FAQ’s of Mass. Unclaimed Property
What is Unclaimed Property?
Any financial asset with no activity by its owner for an extended period of time. This includes savings accounts, checking accounts, unpaid wages or commissions, stocks, underlying shares, uncashed dividends, customer deposits or overpayments, certificates of deposit, credit balances, refunds, money orders, paid-up life insurance policies, safe deposit boxes, and uncashed benefit checks, gift certificates, etc. Unclaimed Property does not pertain to land, houses or real estate of any kind.
How does property become “unclaimed”?
In accordance with the Massachusetts Unclaimed Property Act, Chapter 200A of M.G.L., property becomes “unclaimed” when the owner cannot be contacted for a three-year period by the holder of the asset, or for fifteen years in the case of traveler’s checks. The Massachusetts Unclaimed Property Law ( M.G.L.c. 200A), requires business entities and others to review their records each year to determine whether they are in the possession of any unclaimed funds, securities or other property which is reportable under Chapter 200A and to make an annual report of their findings.
Why have unclaimed property laws?
To protect the property rights of owners and reunite them with their funds.
To provide a central point of contact for owners to claim unclaimed funds.
To relieve holders of liability
How can I prevent my assets from becoming “unclaimed”?
Cash all dividend checks, insurance benefits, and wages, no matter how small. This will qualify you as an active owner.
Making deposits into accounts annually, even as little as one dollar will be considered activity.
Alert all concerned parties to any changes in your address.
Keep accurate financial records of bank accounts, stocks, safe deposit boxes and insurance policies.
What does the State do with the money?
While unclaimed assets are deposited in the Massachusetts General Fund on an annual basis, owners can always claim their financial assets at any time. All funds earn interest until claimed.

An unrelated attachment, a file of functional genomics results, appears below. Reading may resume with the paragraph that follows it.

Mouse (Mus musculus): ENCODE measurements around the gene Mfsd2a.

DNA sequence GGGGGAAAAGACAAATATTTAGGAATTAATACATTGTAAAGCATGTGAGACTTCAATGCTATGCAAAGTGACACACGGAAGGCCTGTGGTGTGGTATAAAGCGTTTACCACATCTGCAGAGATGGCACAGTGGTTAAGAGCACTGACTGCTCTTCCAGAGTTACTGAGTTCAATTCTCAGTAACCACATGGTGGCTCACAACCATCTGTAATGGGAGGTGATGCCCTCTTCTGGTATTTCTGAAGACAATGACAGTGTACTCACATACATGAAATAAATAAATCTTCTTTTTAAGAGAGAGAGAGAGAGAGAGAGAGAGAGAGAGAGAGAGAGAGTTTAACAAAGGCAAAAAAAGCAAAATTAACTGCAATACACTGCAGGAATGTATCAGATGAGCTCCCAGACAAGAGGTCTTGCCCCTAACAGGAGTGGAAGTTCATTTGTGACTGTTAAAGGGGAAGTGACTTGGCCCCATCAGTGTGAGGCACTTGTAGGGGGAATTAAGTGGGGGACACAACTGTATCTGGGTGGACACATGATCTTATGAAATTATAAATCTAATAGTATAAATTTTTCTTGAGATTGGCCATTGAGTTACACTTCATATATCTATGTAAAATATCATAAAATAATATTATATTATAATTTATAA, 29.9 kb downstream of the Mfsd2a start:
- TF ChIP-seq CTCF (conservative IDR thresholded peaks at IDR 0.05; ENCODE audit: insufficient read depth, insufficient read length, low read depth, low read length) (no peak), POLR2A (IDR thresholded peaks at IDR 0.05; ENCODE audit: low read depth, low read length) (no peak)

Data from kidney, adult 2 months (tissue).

How do I contact the Unclaimed Property Division?
You may call us during our normal business hours of Monday-Friday 8:45am to 5:00pm EST at 617-367-0400 or 1-800-647-2300 (toll free Massachusetts only)
You may also write to us at:
Department of the State Treasurer
Commonwealth of Massachusetts
Unclaimed Property Division
One Ashburton Place, 12th Floor
Boston, MA 02108-1608
What attempts does the Office of the State Treasurer make in finding owners?
The Treasurer publishes the names in newspapers across the State. In the case of life insurance companies the names are published in September of the same year following the report and for all other property the names are published in March of the year after the report.
A mail notice is sent to the owners last known address.
The Unclaimed Property Division has recently started an outreach program. This program allows Unclaimed Property staff to visit different events and locations i.e. fairs, nursing homes, malls, etc. in an attempt to reunite owners with their unclaimed property.
How long do I have to file a claim?
There is no time limit for filing claims. The state holds unclaimed assets in perpetuity and in trust for the rightful owners.
Is there a charge for using this service or filing a claim?
No, this is a public service provided by the Department of the State Treasurer.
How long does it take to process a claim?
It takes approximately 12 weeks to process a claim.